The best dunker in history (in my opinion), Carter was a nightly play of the night waiting to happen, despite the Raptors being largely irrelevant in his early years.
On the day of a Raptors playoff game against Allen Iverson’s 76ers, Carter attended his graduation ceremony at North Carolina before flying in late and playing in the crucial game.
The result – 50 points. VC went nuts, drilling three’s from everywhere.
Carter’s most dominant performances came when he was the main man in Canada but his most productive years came when he joined Jason Kidd in New Jersey.
The Kidd-to-Carter alley-oop was a sight to behold as the man they called ‘Air Canada’ owned the SportsCenter highlights for a decade.
Rightly so, Carter owns likely the most stunning in-game dunk ever witnessed as he completely launched over 7-2″ French big man Fred Weis in the Sydney Olympics.
SMALL FORWARD: LeBron James (Cleveland / Miami) Career Statistics: 27.3 points, 7.1 rebounds, 6.9 assists, 1.7 steals in 911* games.
No player has ever entered professional sport with more hype the LeBron.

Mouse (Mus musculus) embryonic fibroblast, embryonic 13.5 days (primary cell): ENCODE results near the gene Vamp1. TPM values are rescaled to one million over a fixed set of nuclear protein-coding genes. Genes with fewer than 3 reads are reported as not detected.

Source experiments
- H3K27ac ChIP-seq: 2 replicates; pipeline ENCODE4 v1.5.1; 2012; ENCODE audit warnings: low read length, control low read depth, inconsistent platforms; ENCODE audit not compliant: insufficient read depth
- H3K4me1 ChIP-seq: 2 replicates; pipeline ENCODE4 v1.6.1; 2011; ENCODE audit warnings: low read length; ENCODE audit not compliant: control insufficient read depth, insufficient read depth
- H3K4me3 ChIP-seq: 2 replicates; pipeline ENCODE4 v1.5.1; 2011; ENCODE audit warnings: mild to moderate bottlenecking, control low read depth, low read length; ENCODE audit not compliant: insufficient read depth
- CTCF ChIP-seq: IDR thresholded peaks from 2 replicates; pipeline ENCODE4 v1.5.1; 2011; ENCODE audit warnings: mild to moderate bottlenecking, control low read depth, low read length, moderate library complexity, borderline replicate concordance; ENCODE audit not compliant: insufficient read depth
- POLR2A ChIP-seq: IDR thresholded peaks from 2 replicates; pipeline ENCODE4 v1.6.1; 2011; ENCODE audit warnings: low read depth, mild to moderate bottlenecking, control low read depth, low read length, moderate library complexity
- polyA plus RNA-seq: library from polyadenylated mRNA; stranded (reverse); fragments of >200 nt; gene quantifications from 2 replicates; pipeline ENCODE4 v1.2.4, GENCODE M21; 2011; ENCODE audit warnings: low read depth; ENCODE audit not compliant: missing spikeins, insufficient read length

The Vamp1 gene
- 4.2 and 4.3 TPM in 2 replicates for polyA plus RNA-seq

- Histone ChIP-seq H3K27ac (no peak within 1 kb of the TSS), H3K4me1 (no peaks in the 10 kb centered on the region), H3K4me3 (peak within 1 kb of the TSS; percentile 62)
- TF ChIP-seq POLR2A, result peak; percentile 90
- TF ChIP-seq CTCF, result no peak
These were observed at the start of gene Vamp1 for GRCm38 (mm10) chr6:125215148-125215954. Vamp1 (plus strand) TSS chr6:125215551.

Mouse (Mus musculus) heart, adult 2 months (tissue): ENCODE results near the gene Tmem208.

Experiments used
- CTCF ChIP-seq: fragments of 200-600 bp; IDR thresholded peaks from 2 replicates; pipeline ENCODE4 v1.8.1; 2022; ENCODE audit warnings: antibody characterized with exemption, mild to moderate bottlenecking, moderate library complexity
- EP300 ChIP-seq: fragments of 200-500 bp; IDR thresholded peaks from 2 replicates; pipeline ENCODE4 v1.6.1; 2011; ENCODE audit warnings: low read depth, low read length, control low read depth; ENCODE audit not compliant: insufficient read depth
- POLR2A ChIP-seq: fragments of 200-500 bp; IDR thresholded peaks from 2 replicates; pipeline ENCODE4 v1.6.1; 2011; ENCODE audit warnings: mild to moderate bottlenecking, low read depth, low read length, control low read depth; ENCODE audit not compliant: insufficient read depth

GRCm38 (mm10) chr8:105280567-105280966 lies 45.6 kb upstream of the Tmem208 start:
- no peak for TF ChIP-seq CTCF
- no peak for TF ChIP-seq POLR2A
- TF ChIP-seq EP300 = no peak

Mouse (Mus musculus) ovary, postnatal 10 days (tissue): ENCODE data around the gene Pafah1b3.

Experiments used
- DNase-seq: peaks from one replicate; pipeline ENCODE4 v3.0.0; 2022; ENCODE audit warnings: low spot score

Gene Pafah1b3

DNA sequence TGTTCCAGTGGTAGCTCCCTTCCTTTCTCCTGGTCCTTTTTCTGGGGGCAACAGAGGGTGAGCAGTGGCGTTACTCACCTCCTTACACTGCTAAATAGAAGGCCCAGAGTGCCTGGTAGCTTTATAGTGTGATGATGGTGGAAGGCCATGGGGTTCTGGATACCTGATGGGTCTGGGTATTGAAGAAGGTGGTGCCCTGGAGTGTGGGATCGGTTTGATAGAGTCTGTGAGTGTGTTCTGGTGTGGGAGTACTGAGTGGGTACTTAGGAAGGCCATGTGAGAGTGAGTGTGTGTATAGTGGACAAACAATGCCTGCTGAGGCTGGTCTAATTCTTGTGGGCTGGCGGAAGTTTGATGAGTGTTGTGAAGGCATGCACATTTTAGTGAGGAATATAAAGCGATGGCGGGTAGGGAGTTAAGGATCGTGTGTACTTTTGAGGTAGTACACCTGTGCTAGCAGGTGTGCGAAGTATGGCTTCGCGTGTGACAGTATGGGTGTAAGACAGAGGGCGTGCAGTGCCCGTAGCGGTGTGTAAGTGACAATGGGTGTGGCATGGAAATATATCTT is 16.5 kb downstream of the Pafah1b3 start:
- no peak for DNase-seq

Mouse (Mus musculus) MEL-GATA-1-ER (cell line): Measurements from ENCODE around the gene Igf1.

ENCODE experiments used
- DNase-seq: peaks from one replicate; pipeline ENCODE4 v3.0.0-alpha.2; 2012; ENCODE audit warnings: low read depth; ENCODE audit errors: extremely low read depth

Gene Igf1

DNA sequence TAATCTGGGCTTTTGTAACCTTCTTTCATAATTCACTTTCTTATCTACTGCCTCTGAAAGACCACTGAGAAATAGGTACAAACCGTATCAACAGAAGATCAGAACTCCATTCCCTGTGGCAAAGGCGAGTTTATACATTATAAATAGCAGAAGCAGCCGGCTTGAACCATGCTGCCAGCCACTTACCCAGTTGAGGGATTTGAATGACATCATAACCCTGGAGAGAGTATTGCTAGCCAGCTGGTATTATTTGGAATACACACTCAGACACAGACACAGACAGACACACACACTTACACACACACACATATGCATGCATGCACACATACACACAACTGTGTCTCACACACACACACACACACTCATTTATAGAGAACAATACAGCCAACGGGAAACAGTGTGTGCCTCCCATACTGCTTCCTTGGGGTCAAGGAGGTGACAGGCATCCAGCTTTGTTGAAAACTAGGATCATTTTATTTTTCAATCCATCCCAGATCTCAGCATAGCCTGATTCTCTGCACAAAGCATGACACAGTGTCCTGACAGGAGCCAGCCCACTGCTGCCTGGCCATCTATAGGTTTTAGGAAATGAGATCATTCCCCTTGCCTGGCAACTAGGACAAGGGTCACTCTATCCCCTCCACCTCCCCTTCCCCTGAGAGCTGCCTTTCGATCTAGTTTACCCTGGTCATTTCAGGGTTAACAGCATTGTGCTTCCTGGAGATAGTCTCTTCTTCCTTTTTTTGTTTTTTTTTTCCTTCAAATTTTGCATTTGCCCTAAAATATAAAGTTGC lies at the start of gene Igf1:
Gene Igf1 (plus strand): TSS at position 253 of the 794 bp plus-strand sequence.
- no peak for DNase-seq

And despite all that, James has exceeded expectations by a million miles.
His all-around game is arguably unmatched by anyone who has played the game.
A 6-8″ forward with supreme size, speed and strength that is only matched by his basketball intelligence and willingness to share the ball.
LeBron has often been criticised for not taking game-winning shots but his nature is to always make the correct play – something no one can begrudge.
A two-time NBA champion, four-time league MVP with countless All-Star appearances, James continues to rocket up the all-time standings in just about every statistical category.
Now 30 and with an extreme amount of wear on his body, James should continue to play at an elite level for 3-5 years before ‘Father Time’ begins knocking on his door.
POWER FORWARD: Kevin Garnett (Minnesota / Boston / Brooklyn) Career Statistics: 18.2 points, 10.2 rebounds, 3.8 assists, 1.3 steals, 1.4 blocks in 1,424* games.
Like McGrady – and many others – KG entered the NBA straight from high school.
A freakishly skinny kid, Garnett evolved into one of the greatest power forwards to ever take a basketball court.